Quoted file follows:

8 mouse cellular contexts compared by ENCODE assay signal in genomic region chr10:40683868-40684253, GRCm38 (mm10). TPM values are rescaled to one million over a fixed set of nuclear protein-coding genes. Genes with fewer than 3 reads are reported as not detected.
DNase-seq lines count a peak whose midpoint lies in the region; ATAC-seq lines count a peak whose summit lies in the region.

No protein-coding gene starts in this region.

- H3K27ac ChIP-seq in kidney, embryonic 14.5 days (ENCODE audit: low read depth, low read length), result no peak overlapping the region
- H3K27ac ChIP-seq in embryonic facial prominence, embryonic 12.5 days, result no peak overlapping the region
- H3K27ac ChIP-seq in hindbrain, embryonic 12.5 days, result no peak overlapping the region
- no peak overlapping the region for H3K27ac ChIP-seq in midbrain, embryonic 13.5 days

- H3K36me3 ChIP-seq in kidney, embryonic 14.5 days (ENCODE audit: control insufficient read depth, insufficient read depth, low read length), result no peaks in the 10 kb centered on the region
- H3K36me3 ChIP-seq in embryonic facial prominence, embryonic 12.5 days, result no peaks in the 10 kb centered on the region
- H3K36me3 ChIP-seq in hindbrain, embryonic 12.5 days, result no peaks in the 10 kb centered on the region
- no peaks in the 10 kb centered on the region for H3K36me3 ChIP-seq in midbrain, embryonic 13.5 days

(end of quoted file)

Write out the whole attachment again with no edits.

8 mouse cellular contexts compared by ENCODE assay signal in genomic region chr10:40683868-40684253, GRCm38 (mm10). TPM values are rescaled to one million over a fixed set of nuclear protein-coding genes. Genes with fewer than 3 reads are reported as not detected.
DNase-seq lines count a peak whose midpoint lies in the region; ATAC-seq lines count a peak whose summit lies in the region.

No protein-coding gene starts in this region.

- H3K27ac ChIP-seq in kidney, embryonic 14.5 days (ENCODE audit: low read depth, low read length), result no peak overlapping the region
- H3K27ac ChIP-seq in embryonic facial prominence, embryonic 12.5 days, result no peak overlapping the region
- H3K27ac ChIP-seq in hindbrain, embryonic 12.5 days, result no peak overlapping the region
- no peak overlapping the region for H3K27ac ChIP-seq in midbrain, embryonic 13.5 days

- H3K36me3 ChIP-seq in kidney, embryonic 14.5 days (ENCODE audit: control insufficient read depth, insufficient read depth, low read length), result no peaks in the 10 kb centered on the region
- H3K36me3 ChIP-seq in embryonic facial prominence, embryonic 12.5 days, result no peaks in the 10 kb centered on the region
- H3K36me3 ChIP-seq in hindbrain, embryonic 12.5 days, result no peaks in the 10 kb centered on the region
- no peaks in the 10 kb centered on the region for H3K36me3 ChIP-seq in midbrain, embryonic 13.5 days